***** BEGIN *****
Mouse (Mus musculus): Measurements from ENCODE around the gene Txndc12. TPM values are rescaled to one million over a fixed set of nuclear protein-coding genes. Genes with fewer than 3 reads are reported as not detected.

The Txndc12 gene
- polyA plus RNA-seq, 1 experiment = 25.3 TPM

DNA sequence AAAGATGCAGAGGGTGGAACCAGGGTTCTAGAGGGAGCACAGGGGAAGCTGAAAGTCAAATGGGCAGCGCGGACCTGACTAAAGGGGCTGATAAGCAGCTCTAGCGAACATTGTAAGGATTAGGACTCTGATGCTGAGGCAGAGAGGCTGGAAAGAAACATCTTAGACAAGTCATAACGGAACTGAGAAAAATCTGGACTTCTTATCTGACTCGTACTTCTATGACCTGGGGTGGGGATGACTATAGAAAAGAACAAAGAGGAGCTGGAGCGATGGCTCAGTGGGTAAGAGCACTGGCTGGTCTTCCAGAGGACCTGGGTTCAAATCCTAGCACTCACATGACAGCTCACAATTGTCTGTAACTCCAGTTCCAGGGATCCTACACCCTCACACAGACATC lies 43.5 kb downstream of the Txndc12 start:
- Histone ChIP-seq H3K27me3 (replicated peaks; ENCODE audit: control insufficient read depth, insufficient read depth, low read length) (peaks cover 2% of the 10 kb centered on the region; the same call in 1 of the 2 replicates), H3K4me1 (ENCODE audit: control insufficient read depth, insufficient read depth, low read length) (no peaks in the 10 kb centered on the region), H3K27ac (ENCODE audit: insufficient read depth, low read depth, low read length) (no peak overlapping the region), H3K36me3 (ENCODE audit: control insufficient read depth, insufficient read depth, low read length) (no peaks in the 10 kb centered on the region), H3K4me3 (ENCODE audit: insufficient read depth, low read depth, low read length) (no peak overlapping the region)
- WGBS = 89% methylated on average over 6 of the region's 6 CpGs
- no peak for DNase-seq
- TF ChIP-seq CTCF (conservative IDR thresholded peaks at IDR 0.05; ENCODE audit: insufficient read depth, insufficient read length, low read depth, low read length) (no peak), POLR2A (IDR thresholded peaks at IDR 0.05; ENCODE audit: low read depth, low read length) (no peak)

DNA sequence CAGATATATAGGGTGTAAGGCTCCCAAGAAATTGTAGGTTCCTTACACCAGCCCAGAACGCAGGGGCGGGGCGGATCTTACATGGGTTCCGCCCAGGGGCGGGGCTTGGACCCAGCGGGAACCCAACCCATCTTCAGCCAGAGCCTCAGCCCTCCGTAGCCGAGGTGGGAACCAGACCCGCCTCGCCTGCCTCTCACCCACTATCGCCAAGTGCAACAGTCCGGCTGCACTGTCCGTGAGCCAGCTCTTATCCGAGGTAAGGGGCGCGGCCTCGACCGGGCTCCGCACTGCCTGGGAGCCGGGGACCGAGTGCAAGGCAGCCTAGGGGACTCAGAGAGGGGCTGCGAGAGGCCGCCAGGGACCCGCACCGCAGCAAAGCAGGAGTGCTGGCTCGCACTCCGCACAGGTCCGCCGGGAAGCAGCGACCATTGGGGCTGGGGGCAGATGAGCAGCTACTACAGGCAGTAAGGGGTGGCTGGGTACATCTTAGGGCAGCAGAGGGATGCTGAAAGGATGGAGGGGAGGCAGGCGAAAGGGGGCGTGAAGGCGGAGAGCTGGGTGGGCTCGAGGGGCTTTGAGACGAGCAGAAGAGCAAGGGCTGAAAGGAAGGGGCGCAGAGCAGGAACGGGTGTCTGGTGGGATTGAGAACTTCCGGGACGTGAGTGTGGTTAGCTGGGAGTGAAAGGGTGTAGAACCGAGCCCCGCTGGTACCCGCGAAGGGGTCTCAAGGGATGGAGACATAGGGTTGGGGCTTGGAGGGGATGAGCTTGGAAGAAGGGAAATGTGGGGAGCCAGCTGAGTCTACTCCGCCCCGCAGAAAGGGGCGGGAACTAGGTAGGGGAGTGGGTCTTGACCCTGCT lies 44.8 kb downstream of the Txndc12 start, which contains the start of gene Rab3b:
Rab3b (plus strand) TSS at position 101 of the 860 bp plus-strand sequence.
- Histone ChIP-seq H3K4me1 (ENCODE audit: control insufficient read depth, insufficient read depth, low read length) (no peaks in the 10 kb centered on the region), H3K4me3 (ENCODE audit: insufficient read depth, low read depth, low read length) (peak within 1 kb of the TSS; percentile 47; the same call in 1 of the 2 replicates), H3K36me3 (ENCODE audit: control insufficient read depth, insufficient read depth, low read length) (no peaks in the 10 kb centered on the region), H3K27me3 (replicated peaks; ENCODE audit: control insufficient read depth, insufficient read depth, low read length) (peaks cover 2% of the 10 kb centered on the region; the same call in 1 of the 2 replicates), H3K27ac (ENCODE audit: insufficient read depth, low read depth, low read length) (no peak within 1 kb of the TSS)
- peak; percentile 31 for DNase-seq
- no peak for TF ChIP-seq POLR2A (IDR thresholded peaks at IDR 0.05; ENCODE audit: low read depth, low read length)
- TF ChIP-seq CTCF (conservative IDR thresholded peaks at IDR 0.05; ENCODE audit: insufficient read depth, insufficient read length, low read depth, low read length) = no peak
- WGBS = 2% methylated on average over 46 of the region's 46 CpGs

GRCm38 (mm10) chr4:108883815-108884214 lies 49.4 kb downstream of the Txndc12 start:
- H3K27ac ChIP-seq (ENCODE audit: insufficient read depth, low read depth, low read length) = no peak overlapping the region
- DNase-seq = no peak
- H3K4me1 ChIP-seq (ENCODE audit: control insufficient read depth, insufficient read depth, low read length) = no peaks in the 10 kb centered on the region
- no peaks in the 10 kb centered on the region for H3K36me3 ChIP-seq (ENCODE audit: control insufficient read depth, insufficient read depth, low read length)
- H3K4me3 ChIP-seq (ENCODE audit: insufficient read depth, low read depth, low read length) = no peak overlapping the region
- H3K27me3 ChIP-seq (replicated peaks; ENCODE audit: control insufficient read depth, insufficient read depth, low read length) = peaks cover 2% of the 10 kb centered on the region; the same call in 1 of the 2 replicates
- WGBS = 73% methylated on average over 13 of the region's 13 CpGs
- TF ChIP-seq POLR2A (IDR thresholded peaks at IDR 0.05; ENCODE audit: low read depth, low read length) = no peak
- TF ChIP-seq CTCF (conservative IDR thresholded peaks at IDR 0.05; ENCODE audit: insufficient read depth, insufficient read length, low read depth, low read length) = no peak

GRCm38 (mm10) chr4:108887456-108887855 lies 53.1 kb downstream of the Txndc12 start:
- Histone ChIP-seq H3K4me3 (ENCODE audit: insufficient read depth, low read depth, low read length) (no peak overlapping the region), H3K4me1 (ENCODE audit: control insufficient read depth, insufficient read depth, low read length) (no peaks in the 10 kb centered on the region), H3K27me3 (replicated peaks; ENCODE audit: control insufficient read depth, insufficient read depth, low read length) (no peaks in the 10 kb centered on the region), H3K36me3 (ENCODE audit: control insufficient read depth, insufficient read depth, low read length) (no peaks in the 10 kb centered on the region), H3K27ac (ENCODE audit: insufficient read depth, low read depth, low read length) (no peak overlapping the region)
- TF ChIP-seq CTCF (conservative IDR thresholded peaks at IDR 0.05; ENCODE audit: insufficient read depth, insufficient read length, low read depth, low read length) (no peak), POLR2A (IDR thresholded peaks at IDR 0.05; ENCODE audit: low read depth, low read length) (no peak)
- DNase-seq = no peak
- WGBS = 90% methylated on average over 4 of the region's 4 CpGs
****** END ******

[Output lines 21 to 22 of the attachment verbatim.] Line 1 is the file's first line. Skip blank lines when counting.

- H3K4me3 ChIP-seq (ENCODE audit: insufficient read depth, low read depth, low read length) = no peak overlapping the region
- H3K27me3 ChIP-seq (replicated peaks; ENCODE audit: control insufficient read depth, insufficient read depth, low read length) = peaks cover 2% of the 10 kb centered on the region; the same call in 1 of the 2 replicates